Monday, 21 April 2014

Childhood memories and baking a cake

Now to get it out of the tin in one piece ... 
I've been missing my Mum a lot over the past few days. She always loved big family gatherings, having grown up surrounded by dozens of aunts and uncles in London, so looked forward to times like Easter when we would all visit for the day. Plus her favourite bright springtime flowers are everywhere at this time of year - daffodils, primulas, crocuses. In a sudden flash of nostalgia this afternoon, I dug out my copy of an old recipe book we used to use together when I was a child - the wonderful brick that is the Good Housekeeping Cookery Compendium. (The link goes to Amazon where there's a few copies available second-hand if this tome is on your memory lane too!) My party piece recipe was always the Farmhouse Fruit Cake and that is what's currently baking in the oven and delicately scenting the house. Even the raw cake mixture had an evocative taste.

1 lb plain flour
2 tsp baking powder
1 tsp bicarbonate of soda
1 tsp mixed spice
6 oz butter or margarine
6 oz sugar
9 oz dried fruit and peel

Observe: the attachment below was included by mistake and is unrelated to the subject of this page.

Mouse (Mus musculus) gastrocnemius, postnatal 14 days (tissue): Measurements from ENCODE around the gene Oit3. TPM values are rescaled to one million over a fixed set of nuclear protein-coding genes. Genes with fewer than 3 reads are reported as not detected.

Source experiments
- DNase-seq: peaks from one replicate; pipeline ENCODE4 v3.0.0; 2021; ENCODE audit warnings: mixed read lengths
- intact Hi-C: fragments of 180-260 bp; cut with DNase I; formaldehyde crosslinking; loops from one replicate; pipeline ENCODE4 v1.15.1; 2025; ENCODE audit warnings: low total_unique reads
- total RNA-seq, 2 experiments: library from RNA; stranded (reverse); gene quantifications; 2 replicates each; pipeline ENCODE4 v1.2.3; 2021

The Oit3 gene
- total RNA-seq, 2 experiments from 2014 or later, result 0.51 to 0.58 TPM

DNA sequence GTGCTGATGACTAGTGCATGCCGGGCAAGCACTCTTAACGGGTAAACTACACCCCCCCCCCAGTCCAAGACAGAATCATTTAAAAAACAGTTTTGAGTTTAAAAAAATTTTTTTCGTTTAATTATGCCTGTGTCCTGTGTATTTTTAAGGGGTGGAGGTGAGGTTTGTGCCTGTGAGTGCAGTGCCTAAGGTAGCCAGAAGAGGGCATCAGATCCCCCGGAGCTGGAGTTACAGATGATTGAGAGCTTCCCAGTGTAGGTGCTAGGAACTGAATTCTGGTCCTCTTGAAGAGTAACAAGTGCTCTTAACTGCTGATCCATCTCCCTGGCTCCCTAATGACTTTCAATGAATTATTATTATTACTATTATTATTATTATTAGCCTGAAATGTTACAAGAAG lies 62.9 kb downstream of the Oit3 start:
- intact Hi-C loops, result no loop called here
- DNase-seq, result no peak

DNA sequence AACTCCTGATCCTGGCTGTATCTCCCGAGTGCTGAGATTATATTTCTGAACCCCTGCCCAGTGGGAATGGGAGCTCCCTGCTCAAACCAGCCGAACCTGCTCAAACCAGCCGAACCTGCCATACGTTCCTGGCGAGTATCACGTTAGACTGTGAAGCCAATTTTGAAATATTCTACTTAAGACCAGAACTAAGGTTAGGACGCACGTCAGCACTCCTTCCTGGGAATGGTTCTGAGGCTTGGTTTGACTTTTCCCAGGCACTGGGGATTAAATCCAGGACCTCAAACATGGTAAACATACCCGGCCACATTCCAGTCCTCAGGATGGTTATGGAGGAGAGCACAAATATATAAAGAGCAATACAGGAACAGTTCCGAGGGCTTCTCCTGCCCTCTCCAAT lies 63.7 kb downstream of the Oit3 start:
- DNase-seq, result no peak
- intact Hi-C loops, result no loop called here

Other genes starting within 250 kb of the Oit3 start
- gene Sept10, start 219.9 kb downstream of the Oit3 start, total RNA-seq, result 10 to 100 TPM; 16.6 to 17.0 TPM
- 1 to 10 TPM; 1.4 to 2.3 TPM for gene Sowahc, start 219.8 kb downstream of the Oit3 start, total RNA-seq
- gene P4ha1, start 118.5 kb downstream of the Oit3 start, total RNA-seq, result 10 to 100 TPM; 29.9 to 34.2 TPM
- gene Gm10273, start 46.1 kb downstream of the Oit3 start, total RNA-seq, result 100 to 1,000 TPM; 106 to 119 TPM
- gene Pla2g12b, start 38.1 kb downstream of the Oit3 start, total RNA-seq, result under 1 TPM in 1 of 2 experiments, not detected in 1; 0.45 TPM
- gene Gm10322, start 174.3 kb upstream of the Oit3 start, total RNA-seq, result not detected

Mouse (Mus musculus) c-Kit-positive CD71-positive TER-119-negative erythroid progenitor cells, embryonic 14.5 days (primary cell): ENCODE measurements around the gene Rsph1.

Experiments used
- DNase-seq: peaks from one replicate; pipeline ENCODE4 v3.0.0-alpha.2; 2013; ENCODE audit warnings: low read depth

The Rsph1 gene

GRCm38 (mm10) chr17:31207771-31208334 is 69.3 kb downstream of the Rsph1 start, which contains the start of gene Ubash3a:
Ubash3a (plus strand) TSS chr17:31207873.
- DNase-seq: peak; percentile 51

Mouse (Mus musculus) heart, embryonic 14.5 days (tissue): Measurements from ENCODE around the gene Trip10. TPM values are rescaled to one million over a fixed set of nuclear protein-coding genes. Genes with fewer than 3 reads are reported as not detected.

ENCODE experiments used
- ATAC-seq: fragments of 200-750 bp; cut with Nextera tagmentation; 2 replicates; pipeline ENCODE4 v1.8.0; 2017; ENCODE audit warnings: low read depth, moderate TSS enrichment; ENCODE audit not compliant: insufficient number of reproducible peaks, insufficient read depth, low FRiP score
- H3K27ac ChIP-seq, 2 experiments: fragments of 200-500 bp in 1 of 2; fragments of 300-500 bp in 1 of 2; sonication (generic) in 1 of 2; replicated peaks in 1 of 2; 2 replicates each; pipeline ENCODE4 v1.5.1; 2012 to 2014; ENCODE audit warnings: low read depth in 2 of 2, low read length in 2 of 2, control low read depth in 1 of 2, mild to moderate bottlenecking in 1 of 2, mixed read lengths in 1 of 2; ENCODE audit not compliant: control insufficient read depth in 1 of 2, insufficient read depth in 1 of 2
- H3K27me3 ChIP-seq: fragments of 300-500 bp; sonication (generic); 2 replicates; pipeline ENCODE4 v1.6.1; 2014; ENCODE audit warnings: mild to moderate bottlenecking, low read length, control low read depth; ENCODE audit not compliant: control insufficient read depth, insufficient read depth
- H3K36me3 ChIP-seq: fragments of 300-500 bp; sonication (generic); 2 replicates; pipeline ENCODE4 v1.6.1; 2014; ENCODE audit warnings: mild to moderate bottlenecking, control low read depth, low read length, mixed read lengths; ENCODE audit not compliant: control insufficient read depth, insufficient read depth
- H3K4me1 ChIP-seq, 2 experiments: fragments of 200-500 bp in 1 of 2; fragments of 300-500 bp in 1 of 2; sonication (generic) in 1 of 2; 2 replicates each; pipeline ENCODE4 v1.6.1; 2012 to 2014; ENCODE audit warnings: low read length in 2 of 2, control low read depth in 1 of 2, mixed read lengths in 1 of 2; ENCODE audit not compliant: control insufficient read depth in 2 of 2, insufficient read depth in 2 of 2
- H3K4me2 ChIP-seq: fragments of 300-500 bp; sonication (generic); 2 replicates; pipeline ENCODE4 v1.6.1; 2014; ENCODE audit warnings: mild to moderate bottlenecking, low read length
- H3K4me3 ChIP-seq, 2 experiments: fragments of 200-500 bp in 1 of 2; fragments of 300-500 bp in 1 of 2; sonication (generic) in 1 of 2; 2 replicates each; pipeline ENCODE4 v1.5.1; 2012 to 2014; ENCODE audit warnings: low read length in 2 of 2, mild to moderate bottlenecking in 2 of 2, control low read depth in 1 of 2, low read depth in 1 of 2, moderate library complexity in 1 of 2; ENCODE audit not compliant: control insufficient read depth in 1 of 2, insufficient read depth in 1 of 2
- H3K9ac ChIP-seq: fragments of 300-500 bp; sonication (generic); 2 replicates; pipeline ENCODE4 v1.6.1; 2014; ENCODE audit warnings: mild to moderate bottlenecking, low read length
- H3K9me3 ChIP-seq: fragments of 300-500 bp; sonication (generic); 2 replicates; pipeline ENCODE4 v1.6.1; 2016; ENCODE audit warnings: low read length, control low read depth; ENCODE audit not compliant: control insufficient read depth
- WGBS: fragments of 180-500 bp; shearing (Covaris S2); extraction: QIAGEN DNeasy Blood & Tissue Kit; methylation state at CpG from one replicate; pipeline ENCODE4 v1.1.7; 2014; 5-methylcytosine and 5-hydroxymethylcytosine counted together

2 eggs
cup of black tea

Preheat the oven to about 200c. Grease a 2lb loaf tin and line with greased greaseproof paper if you have any. This is supposed to make the cake easier to remove from the tin. Sometimes it works.

Sieve the flour, baking powder, bicarbonate of soda and mixed spice into a large mixing bowl. I can rarely be bothered with sieving so just 'put' and stir together.

Rub in the butter or margarine until mixture resembles fine breadcrumbs.
Stir in the sugar and dried fruit.

Beat the eggs together and whisk into the dry ingredients. Slowly add the tea and keep mixing until a soft dropping consistency is reached. (The original recipe calls for milk but we always used cold black tea. Today I used fairly warm tea as I wasn't prepared far enough ahead of time.)

Spoon mixture into the loaf tin and place in the centre of the preheated oven. Bake for about 1 1/2 - 2 hours, lowering the temperature slightly towards the end of the cooking time. I use the metal kebab skewer method of checking - pierce the centre of the cake with the skewer and if it comes out clean, the cake is cooked.

Serve still warm in crumbly chunks or cold in slices.

While you're waiting for your cake to bake, you could take a listen to this +YouTube track that Dave discovered recently has been uploaded. It's from his John Peel session at the BBC, recorded live in the 1970s, and is the band Shoot with their beautiful song Ships And Sails. Dave is playing guitar and singing backing vocals. And if you want to know what he looked like back then, he is the guy on the left in the fab photo at about 30 seconds in!

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